But Tubman established himself as a reliable ally of the United States in the early stages of the Cold War, and this won him both financial and military support. It was during Tubman's rule that the United States built the Voice of America relay station for broadcasts throughout Africa and the Omega navigation tower for shipping up and down the Atlantic Coast. The American embassy in Monrovia became the main transfer point for intelligence gathered in Africa. U.S. military planes were granted landing and refueling rights on twenty-four hours' notice at Roberts Field, outside Monrovia, which had been built by Americans as a staging ground during World War II. Liberia cast a key vote in the United Nations in support of the creation of Israel.
Tubman's successor, William Tolbert, did try to liberalize the political machinery, but his reforms merely heightened expectations that could not be satisfied. One memorable confrontation in Monrovia, on April 14, 1979, almost exactly a year before Doe's coup, highlighted the wide gap between the ruling elite and the indigenous masses. At a time of intensifying hardship for most Liberians and increasingly ostentatious displays of wealth by the elite, Tolbert announced an increase in the price of rice, the Liberian staple. When it became apparent that Tolbert and members of his family stood to benefit personally from the price increases, residents of a seething Monrovia slum known as West Point rose up in a series of street demonstrations. Tolbert ordered the police to open fire on the unarmed demonstrators. More than forty were killed. The "rice riots," as they came to be remembered, created a groundswell of ill will from which Tolbert never recovered.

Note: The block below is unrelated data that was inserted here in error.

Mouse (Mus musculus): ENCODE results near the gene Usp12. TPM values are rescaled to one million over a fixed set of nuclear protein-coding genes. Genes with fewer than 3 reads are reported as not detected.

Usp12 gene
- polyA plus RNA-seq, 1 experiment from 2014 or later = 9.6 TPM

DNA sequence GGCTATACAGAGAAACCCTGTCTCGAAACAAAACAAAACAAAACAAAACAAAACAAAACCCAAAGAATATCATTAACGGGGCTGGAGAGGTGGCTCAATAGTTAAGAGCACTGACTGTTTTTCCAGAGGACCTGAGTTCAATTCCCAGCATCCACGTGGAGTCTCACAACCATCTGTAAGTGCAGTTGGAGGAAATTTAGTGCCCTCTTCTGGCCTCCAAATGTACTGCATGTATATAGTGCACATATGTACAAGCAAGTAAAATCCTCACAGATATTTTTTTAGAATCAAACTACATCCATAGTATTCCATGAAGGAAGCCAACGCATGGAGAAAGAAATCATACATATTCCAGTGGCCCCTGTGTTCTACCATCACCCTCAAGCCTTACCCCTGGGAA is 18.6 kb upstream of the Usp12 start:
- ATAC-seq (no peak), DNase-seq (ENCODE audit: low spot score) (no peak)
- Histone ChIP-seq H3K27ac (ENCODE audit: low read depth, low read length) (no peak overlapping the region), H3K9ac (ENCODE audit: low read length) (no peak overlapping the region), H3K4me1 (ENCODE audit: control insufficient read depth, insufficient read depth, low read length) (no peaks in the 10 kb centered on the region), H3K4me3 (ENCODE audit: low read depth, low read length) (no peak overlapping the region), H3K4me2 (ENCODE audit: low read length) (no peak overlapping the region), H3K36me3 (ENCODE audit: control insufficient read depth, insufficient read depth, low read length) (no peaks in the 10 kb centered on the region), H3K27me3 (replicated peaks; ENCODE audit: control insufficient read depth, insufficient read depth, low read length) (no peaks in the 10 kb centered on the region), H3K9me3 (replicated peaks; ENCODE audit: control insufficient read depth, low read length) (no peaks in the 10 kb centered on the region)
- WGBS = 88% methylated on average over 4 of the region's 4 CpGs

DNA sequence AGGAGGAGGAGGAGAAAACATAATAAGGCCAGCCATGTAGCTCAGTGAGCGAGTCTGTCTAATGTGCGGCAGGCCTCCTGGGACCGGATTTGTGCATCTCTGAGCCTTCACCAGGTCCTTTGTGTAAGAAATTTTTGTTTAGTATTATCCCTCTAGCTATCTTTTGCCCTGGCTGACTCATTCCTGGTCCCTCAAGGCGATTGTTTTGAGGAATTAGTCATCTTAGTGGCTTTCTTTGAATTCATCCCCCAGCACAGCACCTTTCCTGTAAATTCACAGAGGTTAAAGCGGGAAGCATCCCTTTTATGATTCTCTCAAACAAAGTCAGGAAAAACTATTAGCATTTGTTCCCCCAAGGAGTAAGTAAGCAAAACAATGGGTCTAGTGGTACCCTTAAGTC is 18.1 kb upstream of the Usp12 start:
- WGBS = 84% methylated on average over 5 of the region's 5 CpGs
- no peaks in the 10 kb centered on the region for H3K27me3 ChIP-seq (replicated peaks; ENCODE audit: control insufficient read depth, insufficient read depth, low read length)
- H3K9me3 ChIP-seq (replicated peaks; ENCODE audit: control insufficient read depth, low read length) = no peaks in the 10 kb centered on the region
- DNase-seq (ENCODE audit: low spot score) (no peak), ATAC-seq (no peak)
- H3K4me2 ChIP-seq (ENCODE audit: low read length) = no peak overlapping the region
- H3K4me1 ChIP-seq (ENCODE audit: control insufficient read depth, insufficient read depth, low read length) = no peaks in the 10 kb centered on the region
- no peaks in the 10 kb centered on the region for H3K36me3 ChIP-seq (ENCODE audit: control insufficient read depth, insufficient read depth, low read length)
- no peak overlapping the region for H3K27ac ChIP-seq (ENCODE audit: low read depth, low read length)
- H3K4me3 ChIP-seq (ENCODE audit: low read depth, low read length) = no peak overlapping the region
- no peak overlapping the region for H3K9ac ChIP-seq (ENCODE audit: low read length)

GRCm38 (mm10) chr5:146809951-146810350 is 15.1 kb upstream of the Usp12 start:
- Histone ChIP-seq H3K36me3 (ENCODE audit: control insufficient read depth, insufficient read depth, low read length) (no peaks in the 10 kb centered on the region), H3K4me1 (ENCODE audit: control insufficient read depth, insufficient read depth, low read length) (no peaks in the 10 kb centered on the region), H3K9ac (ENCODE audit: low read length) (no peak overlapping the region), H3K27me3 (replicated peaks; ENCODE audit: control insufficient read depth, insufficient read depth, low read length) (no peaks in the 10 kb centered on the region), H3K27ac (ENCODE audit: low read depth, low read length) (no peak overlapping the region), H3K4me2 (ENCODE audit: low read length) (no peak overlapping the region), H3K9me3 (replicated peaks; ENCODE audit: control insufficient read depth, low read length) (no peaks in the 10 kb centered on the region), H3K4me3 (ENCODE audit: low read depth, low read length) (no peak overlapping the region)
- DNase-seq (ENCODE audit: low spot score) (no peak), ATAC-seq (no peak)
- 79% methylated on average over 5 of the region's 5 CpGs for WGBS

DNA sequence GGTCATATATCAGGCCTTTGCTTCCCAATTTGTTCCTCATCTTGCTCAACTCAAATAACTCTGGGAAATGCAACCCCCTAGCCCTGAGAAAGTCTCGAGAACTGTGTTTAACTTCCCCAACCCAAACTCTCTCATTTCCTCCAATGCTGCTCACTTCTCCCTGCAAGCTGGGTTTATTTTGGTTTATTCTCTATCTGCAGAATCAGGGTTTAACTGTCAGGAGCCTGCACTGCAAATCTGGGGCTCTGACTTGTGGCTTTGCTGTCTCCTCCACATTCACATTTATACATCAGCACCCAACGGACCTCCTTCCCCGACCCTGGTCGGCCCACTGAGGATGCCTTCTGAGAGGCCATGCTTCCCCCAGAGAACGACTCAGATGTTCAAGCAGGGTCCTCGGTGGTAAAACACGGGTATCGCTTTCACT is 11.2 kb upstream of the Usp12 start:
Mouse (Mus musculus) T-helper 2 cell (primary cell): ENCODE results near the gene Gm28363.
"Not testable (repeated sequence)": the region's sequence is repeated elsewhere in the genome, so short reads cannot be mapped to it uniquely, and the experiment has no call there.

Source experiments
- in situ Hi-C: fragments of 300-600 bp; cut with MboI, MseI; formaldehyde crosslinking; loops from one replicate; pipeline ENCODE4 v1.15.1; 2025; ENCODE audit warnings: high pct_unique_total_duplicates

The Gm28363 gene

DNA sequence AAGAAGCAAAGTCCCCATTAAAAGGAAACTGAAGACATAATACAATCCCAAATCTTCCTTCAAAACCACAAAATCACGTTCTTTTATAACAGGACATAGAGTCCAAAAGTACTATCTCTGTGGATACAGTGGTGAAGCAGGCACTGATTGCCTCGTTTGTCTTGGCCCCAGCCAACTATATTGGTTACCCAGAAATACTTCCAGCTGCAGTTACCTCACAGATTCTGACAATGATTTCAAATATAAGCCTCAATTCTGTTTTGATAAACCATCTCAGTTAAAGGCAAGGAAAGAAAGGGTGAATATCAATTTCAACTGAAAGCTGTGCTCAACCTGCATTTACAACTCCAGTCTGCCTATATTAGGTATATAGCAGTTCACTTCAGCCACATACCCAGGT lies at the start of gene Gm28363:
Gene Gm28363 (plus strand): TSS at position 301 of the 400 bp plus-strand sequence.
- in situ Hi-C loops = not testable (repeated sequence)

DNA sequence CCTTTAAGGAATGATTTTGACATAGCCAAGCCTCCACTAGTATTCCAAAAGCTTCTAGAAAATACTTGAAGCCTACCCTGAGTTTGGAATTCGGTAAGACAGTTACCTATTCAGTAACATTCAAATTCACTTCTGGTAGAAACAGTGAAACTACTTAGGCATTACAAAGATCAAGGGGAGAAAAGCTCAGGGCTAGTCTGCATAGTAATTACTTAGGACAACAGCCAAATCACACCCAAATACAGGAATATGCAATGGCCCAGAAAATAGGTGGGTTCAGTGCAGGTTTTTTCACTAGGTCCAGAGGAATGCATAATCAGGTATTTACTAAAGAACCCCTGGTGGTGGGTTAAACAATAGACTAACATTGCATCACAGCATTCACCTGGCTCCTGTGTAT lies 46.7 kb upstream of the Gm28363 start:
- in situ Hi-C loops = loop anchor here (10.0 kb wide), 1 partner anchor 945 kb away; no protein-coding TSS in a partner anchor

Unfortunately, the agent of change was the army. Originally called the Frontier Force, Liberia's army was created in 1907 as a means of securing the country's borders against French and British colonial encroachment. President William Howard Taft sent the first U.S. training officers to help out in 1912. The army assumed two essential responsibilities: tax collection—one might say "taxation without representation"—and suppression of dissent. The army fought twenty-three brutal wars against indigenous uprisings, and the United States intervened directly in nine of them. By 1951 the United States had established a permanent mission in Liberia to train its army. Many top officers were sent to America for training. Samuel Doe was trained by the Green Berets.
The enlisted ranks were mainly illiterate peasants, school dropouts and street toughs. In the hinterland areas under their control, they were kings—unpaid but able to plunder what they needed, from cattle and rice to women and girls. It was a West African version of Haiti's Tonton Macoutes.